HIV Awareness and Anti-Stigma Campaigns, and My Personal Journey With Stigma

Looking Forward to "A Day With HIV"

David Duran
David Duran

I remember ordering the T-shirt. In big, bold letters on the front, it says, "No Shame About Being HIV +." I was so excited and proud of myself for thinking I could wear it. But thinking about wearing it turned out to be a lot easier than actually wearing it.

When the T-shirt came in the mail, I quickly tried it on and then put it away. Later that week, I packed it on an international trip I was taking, thinking that might be the perfect opportunity to wear it. During the two weeks I was overseas, I never mustered up the courage to don the T-shirt. I was traveling with strangers in a group and I kept telling myself that I didn't want to make them feel uncomfortable, but the truth is I was the one who was uncomfortable.

I'm very open about my positive status with my family and friends and, of course, with my online community of known and unknowns. I had no problem posting a photo of the T-shirt on my social media -- that was perfectly fine, due to the barrier between real life and online. It wasn't until a week after I returned home that I put the T-shirt on and decided to go work from a coffee shop in Manhattan.

Stepping outside after exiting the subway, I found myself walking in a straight line, not making eye contact with anyone. What I felt was beyond paranoia, as if everyone was looking at me. When I eventually did glance up and locked eyes with a stranger walking toward me, I noticed her read the T-shirt and then quickly look at me and just as quickly look away. Ok, I had done it. It was exhilarating -- as funny as that might sound. I continued to walk and experience the reactions from people I would possibly never see again. It was rather liberating. I kept walking and found myself in the middle of Times Square, as if the countless blocks I had walked up to that moment were a buildup to the ultimate moment of fear. By this point, I was more interested in reactions and my fear had, well, disappeared.

It's visual campaigns like "No Shame About Being HIV +" from Rise Up to HIV that help push me to be more accepting of my status. Being positive, I have to constantly disclose, or come out, each time someone new comes into my life and is worthy of the information. It could be a new friend I met, coworkers or just people I deal with on a regular basis who might just be getting to know me. Wearing that T-shirt is a powerful tool that can definitely provide a valid mindf**k, but also validate your internal feelings, while possibly allowing you to work through them.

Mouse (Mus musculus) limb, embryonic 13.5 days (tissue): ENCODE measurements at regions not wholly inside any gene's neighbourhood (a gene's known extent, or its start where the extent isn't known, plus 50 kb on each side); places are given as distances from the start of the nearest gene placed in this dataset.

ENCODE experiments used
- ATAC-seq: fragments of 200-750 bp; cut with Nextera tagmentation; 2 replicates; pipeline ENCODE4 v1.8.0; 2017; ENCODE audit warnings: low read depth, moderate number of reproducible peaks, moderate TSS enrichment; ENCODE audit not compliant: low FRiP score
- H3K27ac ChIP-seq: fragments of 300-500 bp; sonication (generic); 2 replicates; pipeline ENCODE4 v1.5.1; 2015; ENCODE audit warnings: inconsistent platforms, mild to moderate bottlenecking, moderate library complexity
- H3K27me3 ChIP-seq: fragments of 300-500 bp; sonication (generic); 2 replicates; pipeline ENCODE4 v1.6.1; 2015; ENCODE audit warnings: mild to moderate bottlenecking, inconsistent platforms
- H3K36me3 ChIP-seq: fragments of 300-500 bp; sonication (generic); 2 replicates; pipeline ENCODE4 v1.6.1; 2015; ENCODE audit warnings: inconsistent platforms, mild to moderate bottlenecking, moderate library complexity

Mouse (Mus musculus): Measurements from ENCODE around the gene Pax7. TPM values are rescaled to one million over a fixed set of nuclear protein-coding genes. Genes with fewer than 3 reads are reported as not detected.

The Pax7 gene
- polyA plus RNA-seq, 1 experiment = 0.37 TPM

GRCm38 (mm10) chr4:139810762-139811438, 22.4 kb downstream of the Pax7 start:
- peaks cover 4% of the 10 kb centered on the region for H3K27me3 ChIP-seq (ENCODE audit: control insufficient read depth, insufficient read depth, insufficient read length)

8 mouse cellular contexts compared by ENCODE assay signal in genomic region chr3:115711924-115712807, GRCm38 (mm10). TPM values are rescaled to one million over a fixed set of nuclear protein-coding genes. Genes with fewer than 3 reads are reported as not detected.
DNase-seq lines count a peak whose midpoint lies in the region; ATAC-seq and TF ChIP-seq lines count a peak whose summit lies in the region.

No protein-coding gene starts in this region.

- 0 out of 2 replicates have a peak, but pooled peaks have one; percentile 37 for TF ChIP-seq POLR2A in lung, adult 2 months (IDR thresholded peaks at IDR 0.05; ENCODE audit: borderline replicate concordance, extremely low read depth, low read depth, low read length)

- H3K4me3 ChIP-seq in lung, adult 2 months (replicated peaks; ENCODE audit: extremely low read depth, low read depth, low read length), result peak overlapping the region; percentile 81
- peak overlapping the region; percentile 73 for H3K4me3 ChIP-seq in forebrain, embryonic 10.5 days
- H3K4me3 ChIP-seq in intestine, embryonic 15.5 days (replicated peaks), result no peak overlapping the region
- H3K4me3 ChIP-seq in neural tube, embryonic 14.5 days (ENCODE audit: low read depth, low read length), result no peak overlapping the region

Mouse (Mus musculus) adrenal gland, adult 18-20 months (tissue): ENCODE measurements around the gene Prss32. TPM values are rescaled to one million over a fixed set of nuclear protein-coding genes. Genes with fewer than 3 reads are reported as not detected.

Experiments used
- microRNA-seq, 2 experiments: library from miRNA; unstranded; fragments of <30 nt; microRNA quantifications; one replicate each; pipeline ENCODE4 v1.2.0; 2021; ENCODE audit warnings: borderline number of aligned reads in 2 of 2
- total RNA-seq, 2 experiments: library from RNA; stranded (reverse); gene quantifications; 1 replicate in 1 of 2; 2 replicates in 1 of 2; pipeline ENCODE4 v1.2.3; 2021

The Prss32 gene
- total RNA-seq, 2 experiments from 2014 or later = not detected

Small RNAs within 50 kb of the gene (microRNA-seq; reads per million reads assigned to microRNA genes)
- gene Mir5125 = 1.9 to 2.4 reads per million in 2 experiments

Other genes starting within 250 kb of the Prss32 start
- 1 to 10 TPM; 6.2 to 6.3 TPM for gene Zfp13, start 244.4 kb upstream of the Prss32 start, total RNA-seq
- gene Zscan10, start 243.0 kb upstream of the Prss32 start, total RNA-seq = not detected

In a couple of days, on Sept. 9, another visual campaign that I have taken part in for the past three years will be taking place. It's very simple, but also extremely powerful. A Day With HIV is an online photo-based campaign that asks those living with HIV to take a snapshot of their lives on a specific day, and submit the photo so that it can be shared, along with a description, on a beautiful website for the world to see. This year, in an effort to extend its A Day With HIV virtual photo-sharing initiative, Positively Aware and TPAN are working in partnership with Let's Stop HIV Together, an HIV awareness and anti-stigma effort of the U.S. Centers for Disease Control and Prevention.

The idea is to show that there are people everywhere around the world who share a common bond in status, but who are also just real people. A father and son at the water park, a barista at work, a musician playing a gig, or simply any regular person, doing any regular thing. Combatting the stigma that is all around the world when it comes to HIV is an uphill battle. Not everyone knows or understands what it's like to be HIV positive, and in an era where -- thankfully -- HIV is no longer a threatening death sentence, when controlled by medication and proper care, it's important to show those who might not know, that we are just like everyone else.

I look forward to this campaign each year because, to me, it's one of the most powerful photos that I can share online. Just like wearing that T-shirt for a day, this photo also serves as notice to anyone who may see it that I'm a person, just like them, and I'm surviving life ... just like them.

Follow A Day With HIV on its Facebook page, on Twitter @A_Day_With_HIV, or on Instagram to see updates and selected photographs from last year, and to share the campaign and its vision with your networks using the hashtag #ADayWithHIV.